Entrectinib showed a durable response and reduced tumors in patients with ROS1-positive non-small cell lung cancer.
An investigational treatment for ROS1-positive non-small cell lung cancer (NSCLC), entrectinib, was effective in patients with the disease, according to an integrated analysis of clinical trial data.
The analysis was based on data from 53 individuals with ROS1-activating gene fusions from the phase 2 STARKTR-2, phase 1 STARTRK-1, and phase 1 ALKA trials. According to a Genentech press release, ROS1 gene fusions have been identified in 1% to 2% of patients with NSCLC, and approximately 30% to 40% of those with ROS1-positive NSCLC have brain metastases at the time of diagnosis.
In the trials, entrectinib demonstrated tumor shrinkage in 77.4% of patients with locally advanced or metastatic ROS1-positive NSCLC and 55% of patients with cancer in the central nervous system. According to the data, the treatment also showed a durable response rate of more than 2 years.
Additionally, the safety profile of entrectinib was consistent with the findings from previous analyses and no new safety signals were identified. The most commonly reported adverse effects were those affecting the nervous system, as well as constipation, altered sense of taste, and fatigue.
“These results showed the potential of precision medicines to deliver tailored and effective treatment options for people with non-small cell lung cancer, including those whose tumors have spread to the central nervous system,” Sandra Horning, MD, chief medical officer and head of Global Product Development, said in a press release.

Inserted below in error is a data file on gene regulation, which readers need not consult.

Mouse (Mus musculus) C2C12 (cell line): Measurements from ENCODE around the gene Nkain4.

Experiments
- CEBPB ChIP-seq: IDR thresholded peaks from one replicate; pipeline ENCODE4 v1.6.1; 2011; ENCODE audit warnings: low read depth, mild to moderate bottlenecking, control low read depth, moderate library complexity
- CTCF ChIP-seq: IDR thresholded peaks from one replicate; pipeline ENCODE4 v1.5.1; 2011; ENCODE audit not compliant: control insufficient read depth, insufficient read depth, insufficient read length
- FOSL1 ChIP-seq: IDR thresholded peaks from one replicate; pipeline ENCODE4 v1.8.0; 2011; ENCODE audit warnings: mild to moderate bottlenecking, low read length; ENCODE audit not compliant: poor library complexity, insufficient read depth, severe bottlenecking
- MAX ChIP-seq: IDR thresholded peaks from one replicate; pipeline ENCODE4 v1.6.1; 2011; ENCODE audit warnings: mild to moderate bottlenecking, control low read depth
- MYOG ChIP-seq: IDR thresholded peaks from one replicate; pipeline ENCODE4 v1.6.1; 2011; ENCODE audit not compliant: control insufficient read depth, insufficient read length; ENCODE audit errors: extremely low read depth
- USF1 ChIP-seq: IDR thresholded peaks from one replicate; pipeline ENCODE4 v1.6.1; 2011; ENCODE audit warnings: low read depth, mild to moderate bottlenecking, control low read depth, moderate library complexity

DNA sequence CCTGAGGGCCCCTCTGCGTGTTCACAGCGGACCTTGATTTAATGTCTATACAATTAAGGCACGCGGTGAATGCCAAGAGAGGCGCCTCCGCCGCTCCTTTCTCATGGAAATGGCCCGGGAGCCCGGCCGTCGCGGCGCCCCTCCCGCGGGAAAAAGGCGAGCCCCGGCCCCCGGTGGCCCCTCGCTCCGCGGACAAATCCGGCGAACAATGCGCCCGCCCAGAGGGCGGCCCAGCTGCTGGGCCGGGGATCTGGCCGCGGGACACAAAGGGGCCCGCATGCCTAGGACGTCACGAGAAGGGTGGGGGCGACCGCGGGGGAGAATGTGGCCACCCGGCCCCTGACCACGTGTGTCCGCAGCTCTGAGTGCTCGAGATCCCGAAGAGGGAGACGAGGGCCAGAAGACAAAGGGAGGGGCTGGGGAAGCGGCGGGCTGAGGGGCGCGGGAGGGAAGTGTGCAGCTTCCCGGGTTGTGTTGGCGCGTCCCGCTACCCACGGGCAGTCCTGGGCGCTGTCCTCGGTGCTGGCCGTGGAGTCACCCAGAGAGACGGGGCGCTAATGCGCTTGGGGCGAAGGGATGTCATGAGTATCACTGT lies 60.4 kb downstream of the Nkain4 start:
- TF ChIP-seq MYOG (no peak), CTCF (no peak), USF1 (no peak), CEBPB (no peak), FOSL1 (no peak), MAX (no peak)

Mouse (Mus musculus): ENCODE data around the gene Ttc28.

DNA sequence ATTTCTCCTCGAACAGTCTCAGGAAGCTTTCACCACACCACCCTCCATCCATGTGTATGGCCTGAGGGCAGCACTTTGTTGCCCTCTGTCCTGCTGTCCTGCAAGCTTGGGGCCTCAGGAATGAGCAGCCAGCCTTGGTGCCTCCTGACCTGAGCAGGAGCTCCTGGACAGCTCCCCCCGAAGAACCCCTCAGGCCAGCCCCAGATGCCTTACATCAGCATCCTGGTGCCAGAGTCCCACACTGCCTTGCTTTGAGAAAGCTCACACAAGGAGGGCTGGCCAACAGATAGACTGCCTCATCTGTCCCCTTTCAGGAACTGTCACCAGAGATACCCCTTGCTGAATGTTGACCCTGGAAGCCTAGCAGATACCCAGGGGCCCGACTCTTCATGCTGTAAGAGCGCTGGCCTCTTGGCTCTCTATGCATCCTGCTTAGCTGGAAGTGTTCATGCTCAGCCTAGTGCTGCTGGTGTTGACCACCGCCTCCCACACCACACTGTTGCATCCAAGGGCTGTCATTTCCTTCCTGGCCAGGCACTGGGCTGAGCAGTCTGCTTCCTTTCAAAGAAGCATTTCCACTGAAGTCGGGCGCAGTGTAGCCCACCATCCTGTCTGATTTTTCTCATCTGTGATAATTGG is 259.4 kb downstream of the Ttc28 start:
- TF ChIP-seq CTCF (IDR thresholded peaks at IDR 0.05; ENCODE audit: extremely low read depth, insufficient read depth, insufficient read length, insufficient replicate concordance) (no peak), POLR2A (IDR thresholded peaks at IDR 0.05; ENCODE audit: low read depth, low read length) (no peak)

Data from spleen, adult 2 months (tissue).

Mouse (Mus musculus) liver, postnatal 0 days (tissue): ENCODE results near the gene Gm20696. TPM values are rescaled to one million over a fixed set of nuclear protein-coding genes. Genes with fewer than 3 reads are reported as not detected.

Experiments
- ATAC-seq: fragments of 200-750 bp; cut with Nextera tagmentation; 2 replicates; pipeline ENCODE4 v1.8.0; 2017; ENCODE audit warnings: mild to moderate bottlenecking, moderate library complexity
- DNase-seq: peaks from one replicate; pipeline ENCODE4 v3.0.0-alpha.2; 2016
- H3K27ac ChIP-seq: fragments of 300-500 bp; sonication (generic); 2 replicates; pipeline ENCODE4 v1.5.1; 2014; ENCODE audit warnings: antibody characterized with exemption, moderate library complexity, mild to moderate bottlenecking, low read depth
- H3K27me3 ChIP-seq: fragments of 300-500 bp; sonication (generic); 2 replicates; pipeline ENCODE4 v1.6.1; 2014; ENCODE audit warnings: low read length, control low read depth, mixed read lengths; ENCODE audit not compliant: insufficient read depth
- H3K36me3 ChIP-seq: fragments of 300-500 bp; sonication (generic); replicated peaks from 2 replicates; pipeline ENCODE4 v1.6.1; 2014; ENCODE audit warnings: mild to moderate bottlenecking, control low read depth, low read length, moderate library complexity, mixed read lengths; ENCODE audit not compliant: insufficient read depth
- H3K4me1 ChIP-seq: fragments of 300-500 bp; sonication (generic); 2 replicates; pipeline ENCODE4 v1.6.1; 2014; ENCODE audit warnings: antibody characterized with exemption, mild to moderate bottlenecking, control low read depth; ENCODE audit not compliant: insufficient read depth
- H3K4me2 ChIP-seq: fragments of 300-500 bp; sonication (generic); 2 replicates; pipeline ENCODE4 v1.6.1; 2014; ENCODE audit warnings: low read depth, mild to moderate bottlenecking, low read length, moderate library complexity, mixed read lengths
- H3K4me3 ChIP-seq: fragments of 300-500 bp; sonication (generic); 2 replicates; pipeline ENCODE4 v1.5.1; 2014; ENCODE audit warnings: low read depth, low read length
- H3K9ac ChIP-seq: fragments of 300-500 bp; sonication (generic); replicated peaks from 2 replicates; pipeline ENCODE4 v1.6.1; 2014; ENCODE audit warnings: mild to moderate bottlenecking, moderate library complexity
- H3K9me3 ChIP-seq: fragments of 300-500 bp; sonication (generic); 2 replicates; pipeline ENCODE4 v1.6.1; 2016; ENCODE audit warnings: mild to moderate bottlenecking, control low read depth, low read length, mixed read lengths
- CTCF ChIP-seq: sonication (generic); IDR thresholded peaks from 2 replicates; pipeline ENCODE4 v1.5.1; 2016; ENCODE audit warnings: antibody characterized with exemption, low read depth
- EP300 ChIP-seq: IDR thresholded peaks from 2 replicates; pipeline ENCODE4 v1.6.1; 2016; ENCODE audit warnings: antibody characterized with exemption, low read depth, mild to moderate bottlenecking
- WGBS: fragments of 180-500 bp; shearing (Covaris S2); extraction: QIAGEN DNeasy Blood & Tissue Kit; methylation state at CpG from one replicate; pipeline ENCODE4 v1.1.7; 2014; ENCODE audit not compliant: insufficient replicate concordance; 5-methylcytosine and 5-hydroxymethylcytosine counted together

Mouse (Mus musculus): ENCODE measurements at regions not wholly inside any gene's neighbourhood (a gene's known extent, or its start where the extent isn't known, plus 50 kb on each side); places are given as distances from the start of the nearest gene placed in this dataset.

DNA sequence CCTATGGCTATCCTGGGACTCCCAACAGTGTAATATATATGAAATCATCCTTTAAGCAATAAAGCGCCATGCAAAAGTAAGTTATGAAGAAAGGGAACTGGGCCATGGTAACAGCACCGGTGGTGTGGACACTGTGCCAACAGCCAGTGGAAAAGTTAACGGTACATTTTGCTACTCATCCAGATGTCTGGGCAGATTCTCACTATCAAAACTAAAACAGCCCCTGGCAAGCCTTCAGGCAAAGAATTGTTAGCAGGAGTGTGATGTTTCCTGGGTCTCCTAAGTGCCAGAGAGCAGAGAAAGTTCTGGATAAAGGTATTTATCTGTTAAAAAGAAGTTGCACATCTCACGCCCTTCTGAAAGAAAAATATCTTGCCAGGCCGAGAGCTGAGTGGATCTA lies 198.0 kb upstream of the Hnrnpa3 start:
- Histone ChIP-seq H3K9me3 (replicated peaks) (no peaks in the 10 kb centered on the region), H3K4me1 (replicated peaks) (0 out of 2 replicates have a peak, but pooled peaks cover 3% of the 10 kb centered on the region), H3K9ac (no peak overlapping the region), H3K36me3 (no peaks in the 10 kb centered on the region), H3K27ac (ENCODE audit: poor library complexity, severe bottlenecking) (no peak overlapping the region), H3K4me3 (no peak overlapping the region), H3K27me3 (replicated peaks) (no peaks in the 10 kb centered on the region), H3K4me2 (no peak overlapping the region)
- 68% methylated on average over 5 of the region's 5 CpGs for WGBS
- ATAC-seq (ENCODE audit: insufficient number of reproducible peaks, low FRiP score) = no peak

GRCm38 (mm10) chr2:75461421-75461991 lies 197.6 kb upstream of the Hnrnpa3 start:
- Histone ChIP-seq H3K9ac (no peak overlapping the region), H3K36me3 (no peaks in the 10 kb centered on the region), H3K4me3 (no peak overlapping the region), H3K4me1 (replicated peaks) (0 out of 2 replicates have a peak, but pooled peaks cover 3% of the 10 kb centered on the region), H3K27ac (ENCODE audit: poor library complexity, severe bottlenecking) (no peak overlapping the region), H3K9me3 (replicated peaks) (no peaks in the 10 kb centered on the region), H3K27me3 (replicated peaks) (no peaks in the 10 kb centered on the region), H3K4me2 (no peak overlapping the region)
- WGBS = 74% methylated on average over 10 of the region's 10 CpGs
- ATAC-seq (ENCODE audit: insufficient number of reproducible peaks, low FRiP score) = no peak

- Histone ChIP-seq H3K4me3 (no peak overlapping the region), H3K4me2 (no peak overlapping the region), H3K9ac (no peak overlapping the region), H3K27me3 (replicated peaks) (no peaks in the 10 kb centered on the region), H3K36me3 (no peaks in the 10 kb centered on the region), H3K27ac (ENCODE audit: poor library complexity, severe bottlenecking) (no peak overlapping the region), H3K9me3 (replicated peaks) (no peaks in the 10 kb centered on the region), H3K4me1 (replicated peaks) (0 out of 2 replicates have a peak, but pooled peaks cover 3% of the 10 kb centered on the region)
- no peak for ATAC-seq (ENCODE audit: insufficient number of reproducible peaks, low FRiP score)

According to Dr Horning, Genentech is also investigating entrectinib in NTR fusion-positive tumors across several different cancer types and is looking forward to presenting those results in the near future.
Entrectinib, a selective tyrosine kinase inhibitor, is designed to inhibit the kinase activity of the TRKA/B/C and ROS1 proteins, whose activating fusions drive proliferation in certain types of cancer, according to the release. The drug is also being evaluated across a range of solid tumor types, including NSCLC, pancreatic cancer, sarcomas, thyroid cancer, salivary cancer, gastrointestinal stromal tumors, and cancers of unknown primary.
Based on the integrated analysis of these studies, Genentech plans to submit these data to global regulatory authorities, including the FDA, according to the release.
Genentech’s Investigational Medicine Entrectinib Showed a Durable Response of More Than Two Years in People With a Specific Type of Lung Cancer [news release]. Genentech’s website. https://www.gene.com/media/press-releases/14745/2018-09-24/genentechs-investigational-medicine-entr. Accessed September 27, 2018.